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U.S. Post Office, Providence Main Post Office

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1960 with extensive later additions. 24 Corliss St.

The post office, a large, triple-cross-vaulted structure in reinforced concrete, is enclosed by a purely functional wall which diminishes any sense of its true scale and makes it look unimpressive. While under construction as three vast, billowing enclosures of space coming to the ground without any interior supports, however, it was impressive indeed. It was built at a time when such vaulting in reinforced concrete, developed by European engineers such as Pier Luigi Nervi in Italy, was just being discovered in the United States and similarly employed in the near-contemporaneous three-vaulted concourse for the St. Louis Airport (1951–1958, Hellmuth, Obata and Kassabaum). This was the first fully automated post office in the United States, employing then radical German technology, since modified, as an experiment toward speeding the mail. It was also in the vanguard of the warehouse type of postal operation in an industrial park outside the city center, which funnels all mail coming to or originating in a region through a large-scale facility. As such, it marks the beginning of the end of the downtown city post office for pride of place in the postal system.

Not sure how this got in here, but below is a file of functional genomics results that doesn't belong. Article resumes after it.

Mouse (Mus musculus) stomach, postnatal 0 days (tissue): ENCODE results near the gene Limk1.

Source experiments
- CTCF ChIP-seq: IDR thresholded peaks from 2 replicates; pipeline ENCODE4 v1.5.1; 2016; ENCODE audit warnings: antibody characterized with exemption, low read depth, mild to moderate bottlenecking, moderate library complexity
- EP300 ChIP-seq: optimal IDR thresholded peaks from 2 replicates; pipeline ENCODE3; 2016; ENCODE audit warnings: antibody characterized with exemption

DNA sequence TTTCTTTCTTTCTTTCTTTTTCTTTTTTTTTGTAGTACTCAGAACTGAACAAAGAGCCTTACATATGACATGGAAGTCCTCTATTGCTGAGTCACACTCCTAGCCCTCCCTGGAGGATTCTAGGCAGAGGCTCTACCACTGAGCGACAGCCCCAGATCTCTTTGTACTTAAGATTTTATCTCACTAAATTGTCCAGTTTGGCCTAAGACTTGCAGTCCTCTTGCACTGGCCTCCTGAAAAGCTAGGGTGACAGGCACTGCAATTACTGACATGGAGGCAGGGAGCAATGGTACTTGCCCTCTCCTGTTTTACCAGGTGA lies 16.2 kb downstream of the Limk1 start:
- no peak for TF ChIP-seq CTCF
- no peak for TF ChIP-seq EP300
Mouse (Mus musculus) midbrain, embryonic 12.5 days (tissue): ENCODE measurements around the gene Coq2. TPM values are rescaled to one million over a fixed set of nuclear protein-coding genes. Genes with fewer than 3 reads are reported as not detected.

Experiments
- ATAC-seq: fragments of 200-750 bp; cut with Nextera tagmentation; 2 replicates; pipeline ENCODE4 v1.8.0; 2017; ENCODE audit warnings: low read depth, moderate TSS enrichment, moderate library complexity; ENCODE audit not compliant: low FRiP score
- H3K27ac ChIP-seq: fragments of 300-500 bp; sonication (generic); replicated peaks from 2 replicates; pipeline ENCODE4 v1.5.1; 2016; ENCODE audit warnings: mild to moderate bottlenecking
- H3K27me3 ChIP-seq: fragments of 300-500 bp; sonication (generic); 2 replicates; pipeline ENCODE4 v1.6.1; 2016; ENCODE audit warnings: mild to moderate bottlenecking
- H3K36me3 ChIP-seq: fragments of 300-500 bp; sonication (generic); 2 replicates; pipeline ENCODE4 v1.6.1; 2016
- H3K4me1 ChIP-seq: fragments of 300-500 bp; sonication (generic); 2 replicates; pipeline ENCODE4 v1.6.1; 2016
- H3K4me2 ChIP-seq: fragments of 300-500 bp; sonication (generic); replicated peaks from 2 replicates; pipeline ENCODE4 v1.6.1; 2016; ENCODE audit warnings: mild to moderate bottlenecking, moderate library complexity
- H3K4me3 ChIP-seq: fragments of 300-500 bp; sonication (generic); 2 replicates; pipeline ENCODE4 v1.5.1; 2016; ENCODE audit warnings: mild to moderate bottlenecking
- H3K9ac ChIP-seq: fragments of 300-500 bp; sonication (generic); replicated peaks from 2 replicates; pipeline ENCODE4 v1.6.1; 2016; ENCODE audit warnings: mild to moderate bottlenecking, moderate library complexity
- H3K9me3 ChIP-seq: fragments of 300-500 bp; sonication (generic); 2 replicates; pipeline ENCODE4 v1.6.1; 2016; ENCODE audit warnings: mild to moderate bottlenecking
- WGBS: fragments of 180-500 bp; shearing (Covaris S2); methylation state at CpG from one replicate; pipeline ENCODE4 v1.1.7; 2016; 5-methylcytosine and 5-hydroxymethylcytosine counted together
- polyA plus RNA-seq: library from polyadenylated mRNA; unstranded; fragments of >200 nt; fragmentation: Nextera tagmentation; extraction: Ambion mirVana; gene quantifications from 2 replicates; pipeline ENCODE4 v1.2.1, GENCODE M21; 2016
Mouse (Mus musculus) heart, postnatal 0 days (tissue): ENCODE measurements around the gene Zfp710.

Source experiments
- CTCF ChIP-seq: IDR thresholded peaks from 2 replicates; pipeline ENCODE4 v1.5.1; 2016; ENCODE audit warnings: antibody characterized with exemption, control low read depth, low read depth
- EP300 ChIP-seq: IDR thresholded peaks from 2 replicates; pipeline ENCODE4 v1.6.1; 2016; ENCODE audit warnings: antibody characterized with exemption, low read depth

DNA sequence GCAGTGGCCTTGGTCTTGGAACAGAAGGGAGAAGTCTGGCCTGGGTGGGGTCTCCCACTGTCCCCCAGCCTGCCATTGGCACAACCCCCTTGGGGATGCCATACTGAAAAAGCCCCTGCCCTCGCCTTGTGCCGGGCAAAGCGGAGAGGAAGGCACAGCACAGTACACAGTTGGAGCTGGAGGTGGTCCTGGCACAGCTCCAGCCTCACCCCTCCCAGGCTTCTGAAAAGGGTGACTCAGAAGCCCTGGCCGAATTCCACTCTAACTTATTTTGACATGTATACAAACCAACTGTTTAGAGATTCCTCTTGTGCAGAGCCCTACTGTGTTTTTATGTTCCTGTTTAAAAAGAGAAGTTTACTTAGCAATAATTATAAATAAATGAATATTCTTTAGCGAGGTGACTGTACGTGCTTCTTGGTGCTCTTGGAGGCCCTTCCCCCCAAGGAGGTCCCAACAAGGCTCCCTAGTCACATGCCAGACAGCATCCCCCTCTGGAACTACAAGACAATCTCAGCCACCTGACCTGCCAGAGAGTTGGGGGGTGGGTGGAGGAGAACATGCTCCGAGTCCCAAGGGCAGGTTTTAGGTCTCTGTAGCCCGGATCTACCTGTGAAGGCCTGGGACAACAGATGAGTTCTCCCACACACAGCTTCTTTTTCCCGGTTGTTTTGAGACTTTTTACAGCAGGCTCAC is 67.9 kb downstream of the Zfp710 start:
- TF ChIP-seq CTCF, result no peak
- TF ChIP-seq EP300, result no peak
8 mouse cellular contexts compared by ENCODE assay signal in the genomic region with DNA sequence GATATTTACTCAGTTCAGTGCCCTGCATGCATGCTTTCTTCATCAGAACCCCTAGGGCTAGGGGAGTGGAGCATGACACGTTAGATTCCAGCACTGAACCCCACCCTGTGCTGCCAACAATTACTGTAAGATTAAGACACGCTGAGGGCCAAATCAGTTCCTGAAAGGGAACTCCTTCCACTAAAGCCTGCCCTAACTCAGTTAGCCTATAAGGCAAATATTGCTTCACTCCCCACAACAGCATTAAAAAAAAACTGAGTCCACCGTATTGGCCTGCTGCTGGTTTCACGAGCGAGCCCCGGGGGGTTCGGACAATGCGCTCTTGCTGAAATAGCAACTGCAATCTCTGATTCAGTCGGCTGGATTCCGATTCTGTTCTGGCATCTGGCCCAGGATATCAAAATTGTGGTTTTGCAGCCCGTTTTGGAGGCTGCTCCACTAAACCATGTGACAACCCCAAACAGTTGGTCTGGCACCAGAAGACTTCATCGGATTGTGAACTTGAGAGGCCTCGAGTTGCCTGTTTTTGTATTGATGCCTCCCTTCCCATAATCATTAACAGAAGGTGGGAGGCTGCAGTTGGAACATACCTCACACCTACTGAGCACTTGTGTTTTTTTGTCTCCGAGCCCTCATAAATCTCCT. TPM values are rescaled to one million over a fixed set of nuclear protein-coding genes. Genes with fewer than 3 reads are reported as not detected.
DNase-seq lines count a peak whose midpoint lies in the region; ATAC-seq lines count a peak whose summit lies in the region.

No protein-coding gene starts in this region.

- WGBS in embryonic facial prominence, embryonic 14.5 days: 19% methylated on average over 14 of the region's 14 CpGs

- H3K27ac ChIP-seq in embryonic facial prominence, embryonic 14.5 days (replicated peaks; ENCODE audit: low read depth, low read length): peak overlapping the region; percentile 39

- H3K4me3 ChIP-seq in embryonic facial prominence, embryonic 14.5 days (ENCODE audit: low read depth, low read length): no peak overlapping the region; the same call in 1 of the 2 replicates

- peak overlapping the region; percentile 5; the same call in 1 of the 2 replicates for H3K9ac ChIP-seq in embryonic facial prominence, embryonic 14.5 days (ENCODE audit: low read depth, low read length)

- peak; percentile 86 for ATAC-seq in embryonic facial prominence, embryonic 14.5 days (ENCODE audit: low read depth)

Writing Credits

William H. Jordy et al.


What's Nearby


William H. Jordy et al., "U.S. Post Office, Providence Main Post Office", [Providence, Rhode Island], SAH Archipedia, eds. Gabrielle Esperdy and Karen Kingsley, Charlottesville: UVaP, 2012—,

Print Source

Buildings of Rhode Island, William H. Jordy, with Ronald J. Onorato and William McKenzie Woodward. New York: Oxford University Press, 2004, 122-122.

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